SPAIN: Man Who Murdered His Cousin And Raped Her Corpse Now Seeking Transfer To Women’s Prison Under New “Trans Law”

Content Notice: Graphic Descriptions Of Violence Against Women. Reader Discretion is Appreciated.

A sadistic man who bludgeoned his cousin to death before sexually desecrating her corpse has requested transfer to a women’s prison under Spain’s new “trans law.” Lorena Robaina, formerly known as Jonathan de Jesús, is currently serving 38 years in prison for the sick crime.

Robaina, 26, was first arrested in June of 2018, four days after the mutilated corpse of his cousin, Vanessa Santana, was found in her mother’s Betancuria-area home. Robaina had reportedly waited until his aunt had left for work before entering the residence and finding Santana in her room. Both Robaina and Santana were 21 years of age at the time.

Using extreme violence intended to target vital areas, Robaina bludgeoned Santana almost three dozen times with a hammer, focusing a great deal of the blows on her skull. Robaina continued to beat Santana even after she fell to the ground, and went on to use a belt to strangle her.

After the young woman was deceased, Robaina ejaculated on and sexually defiled her corpse.

During the trial, Santana’s mother said she had returned home from work and called for her daughter, but when the young woman didn’t respond, she went upstairs to find Santana’s body in a “pool of blood” in the hallway. Santana’s remains had been wrapped in a blanket, and the belt Robaina had used to strangle her was still around her neck.

The young woman’s face had been destroyed to the point she was almost “unrecognizable.”

Vanessa Santana.

Robaina was immediately considered a suspect in the crime as neighbors reported he hadn’t seemed emotionally impacted by the death of his cousin. Santana’s mother also noted that he had a history of sexually deranged behavior towards his cousin, including having attacked her in the past and stolen her clothes.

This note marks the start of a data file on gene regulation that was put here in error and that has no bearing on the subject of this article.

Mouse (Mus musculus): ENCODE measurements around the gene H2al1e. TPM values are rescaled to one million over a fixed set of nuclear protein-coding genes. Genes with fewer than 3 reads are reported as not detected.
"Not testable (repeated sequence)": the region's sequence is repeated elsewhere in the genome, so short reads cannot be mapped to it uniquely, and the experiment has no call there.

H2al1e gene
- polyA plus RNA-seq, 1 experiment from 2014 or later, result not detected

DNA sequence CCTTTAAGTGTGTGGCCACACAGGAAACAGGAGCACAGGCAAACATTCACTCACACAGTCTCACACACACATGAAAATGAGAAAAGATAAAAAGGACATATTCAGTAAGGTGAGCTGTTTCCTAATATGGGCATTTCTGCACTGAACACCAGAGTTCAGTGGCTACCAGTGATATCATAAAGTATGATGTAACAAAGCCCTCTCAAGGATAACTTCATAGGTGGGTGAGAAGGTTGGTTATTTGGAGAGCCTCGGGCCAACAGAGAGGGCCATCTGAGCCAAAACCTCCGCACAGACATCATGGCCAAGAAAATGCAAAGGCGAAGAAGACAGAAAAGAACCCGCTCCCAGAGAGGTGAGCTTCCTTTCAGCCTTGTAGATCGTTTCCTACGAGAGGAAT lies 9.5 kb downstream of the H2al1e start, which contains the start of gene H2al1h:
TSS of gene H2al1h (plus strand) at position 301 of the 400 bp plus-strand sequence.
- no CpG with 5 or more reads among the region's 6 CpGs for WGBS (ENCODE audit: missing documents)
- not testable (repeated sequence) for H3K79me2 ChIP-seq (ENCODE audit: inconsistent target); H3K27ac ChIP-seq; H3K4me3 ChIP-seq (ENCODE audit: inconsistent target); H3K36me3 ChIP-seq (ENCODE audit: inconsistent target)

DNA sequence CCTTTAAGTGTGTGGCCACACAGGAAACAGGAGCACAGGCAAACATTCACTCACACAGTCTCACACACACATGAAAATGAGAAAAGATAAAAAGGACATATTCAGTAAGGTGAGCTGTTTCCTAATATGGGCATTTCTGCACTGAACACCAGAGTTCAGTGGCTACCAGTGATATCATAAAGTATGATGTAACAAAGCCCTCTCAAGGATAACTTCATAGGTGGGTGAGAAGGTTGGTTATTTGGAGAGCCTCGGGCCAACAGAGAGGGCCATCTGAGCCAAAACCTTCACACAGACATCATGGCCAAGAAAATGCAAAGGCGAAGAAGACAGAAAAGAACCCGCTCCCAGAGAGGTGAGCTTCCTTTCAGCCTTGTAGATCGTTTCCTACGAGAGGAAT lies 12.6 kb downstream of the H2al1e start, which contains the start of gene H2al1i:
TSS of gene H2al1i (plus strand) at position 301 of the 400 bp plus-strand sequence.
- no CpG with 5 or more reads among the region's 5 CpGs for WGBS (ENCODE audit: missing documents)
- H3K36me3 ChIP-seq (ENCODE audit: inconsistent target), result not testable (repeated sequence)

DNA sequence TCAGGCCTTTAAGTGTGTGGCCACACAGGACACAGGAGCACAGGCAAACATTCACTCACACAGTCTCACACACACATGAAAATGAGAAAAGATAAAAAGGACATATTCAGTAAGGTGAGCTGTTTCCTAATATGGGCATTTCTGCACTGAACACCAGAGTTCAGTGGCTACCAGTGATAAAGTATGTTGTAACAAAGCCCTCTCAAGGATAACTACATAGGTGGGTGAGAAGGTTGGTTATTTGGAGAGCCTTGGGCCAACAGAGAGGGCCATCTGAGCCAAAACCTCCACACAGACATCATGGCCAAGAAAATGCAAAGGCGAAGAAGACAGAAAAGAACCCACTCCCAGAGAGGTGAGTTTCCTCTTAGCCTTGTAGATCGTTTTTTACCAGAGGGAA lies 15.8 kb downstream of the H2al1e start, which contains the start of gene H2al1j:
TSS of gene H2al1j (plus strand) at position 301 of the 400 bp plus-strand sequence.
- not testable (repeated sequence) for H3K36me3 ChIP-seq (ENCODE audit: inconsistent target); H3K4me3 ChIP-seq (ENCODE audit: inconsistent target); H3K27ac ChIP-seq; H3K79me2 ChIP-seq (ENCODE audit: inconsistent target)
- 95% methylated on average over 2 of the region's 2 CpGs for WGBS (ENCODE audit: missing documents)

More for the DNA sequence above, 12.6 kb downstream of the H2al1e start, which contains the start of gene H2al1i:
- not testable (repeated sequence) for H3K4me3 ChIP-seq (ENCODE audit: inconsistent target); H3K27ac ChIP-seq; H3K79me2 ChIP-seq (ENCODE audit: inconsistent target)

Santana’s mother claimed that her daughter had never reported Robaina to police out of sympathy for him.

“They grew up together, he was always at my house. I took care of him a lot … [but] there was a moment when he attacked her and [Vanessa] didn’t want to report him because he was her cousin and she loved him,” Santana’s mother claimed during the proceedings.

Santana’s mother had raised Robaina as her own after his biological mother had died during childbirth, and he and Santana were very close. The victim had reportedly invited Robaina out for a walk and lunch just days before he would murder her.

Robaina’s relatives revealed that he was emotionally and sexually disturbed, and had extreme trouble with women.

“He is a very short person with a lot of complexes. That’s why he has always behaved like that towards women, harassing them. Just seeing how he looked at them was quite repulsive,” one of Santana’s cousins said about Robaina.

Disturbingly, Robaina declared a transgender identity almost immediately after the trial commenced and attempted to use his gender identity as a mitigating factor in an effort to have certain charges dropped. In hopes of peeling 15 years off of the potential sentence, Robaina’s lawyers began to argue that there was no sexual motivation to the crime because Robaina was a woman who was sexually attracted to men.

The defense asserted that Robaina had acted in an “outburst” caused by a mental health break, and that the murder had not been premeditated or sexual.

Santana’s cousin, Nayara, refuted Robaina’s claims to the press, slamming him as a liar.

“Of course no one believes that it was an outburst. [Robaina] sneaked into my cousin’s house that night with some keys that he had previously stolen from my aunt. He used gloves so as not to leave a trace. He had come with ropes, two knives and a hammer. When he finished, he turned the bloody mattress over to hide the stains. He put the bloody clothes in a bag and threw them in an uninhabited house. That’s not a run-in,” she said.